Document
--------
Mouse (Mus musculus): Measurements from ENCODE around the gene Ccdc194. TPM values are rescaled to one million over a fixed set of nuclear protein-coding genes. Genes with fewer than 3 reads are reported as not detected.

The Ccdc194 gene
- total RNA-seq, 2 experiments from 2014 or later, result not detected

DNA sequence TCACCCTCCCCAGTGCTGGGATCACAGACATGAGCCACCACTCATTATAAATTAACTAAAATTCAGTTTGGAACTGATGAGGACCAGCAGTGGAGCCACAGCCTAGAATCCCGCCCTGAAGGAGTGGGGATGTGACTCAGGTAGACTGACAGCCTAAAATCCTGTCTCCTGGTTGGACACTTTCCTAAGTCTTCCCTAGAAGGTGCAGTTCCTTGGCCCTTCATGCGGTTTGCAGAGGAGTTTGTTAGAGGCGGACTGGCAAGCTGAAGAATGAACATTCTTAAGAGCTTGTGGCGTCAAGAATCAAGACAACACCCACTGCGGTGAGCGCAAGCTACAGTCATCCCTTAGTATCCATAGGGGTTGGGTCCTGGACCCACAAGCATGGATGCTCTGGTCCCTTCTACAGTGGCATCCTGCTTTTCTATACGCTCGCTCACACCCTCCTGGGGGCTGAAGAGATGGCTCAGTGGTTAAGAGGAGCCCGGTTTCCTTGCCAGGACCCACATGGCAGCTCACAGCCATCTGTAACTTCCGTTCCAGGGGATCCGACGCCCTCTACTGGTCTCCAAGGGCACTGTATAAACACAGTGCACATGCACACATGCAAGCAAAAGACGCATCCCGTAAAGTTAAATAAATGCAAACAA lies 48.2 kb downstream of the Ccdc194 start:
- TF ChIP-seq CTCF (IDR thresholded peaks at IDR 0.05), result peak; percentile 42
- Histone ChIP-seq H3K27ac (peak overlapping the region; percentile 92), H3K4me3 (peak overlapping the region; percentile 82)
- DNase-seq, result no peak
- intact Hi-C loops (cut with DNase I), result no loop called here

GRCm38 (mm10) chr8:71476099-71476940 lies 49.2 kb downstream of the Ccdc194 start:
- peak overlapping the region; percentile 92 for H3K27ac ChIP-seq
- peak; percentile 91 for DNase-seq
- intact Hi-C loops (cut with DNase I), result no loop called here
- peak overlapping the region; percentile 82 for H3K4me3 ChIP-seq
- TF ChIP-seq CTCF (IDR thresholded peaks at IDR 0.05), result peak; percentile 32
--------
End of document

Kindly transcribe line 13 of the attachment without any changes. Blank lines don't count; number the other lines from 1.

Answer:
- peak overlapping the region; percentile 82 for H3K4me3 ChIP-seq